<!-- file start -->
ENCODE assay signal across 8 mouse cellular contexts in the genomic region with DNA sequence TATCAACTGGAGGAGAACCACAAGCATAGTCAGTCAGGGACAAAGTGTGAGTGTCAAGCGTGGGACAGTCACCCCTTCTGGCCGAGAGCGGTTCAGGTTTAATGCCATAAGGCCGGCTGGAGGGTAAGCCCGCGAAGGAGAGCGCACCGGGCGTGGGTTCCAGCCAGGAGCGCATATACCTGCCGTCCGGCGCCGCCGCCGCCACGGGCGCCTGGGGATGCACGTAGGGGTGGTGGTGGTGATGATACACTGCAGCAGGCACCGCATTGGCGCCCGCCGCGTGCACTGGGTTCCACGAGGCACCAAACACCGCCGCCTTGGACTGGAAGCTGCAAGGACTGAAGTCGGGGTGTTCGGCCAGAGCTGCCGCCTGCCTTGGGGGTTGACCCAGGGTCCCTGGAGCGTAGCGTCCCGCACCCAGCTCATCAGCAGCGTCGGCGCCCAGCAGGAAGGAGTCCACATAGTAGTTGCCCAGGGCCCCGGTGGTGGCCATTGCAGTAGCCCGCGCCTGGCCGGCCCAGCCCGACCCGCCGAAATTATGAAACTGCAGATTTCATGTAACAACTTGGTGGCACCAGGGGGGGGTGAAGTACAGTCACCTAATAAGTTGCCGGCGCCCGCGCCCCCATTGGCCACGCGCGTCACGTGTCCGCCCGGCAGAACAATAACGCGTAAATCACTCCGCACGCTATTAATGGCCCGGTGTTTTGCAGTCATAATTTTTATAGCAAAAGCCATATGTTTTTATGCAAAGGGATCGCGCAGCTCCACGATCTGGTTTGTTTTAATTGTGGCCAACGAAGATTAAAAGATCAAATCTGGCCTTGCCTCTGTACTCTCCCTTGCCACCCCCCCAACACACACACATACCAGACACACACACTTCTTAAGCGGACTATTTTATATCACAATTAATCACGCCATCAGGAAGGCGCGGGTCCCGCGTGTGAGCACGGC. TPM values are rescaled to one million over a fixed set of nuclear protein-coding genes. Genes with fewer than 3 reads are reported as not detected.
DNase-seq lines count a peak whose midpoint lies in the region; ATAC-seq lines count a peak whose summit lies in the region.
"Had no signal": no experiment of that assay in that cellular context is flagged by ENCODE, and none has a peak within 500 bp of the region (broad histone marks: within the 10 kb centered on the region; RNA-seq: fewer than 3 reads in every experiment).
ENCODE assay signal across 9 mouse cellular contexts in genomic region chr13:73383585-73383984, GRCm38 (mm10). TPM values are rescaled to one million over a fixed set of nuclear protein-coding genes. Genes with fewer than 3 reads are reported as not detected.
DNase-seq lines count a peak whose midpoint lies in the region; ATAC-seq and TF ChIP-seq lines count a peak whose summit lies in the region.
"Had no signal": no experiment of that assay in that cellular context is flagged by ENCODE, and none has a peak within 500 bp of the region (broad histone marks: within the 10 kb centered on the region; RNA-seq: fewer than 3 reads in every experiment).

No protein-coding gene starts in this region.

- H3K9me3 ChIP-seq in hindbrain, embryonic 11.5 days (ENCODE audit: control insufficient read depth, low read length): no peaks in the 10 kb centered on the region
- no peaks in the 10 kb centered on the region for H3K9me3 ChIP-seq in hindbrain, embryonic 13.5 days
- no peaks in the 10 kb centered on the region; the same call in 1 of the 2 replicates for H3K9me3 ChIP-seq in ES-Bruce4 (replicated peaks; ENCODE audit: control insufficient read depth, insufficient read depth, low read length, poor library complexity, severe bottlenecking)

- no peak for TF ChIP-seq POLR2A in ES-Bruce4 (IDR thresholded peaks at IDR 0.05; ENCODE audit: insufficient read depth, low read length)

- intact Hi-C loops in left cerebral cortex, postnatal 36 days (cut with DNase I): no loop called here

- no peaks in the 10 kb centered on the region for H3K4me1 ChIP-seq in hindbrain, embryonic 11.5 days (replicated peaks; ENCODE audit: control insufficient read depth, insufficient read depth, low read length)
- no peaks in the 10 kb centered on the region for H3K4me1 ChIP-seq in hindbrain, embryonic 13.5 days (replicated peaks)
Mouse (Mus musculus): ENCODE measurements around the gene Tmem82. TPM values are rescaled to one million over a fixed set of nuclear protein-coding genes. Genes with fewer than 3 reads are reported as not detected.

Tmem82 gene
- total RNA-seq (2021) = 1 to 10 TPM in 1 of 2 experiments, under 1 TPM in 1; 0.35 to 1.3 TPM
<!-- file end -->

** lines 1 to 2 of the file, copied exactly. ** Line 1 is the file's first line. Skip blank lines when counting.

ENCODE assay signal across 8 mouse cellular contexts in the genomic region with DNA sequence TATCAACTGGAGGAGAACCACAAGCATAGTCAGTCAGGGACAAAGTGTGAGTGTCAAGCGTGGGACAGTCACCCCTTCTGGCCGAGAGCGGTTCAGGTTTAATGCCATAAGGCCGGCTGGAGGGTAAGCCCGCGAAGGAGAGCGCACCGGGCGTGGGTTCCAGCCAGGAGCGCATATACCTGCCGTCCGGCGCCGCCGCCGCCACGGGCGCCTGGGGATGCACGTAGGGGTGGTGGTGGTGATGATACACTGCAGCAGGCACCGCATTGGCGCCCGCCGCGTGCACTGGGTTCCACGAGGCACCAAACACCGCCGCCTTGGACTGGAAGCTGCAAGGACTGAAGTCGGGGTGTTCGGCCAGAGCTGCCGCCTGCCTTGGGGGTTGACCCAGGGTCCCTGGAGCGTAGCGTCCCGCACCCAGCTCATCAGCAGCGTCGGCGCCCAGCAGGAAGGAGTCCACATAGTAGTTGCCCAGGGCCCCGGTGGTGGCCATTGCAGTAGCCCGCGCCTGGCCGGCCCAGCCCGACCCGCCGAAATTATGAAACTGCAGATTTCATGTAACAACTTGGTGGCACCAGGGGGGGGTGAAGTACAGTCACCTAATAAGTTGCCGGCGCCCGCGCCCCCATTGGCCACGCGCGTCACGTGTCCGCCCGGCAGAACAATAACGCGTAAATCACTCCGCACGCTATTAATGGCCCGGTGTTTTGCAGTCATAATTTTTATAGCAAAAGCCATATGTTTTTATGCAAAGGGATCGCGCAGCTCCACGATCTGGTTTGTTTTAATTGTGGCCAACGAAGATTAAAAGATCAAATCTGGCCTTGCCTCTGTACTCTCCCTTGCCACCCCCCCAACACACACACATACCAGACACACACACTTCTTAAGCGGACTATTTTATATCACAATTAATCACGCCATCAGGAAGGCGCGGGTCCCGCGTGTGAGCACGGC. TPM values are rescaled to one million over a fixed set of nuclear protein-coding genes. Genes with fewer than 3 reads are reported as not detected.
DNase-seq lines count a peak whose midpoint lies in the region; ATAC-seq lines count a peak whose summit lies in the region.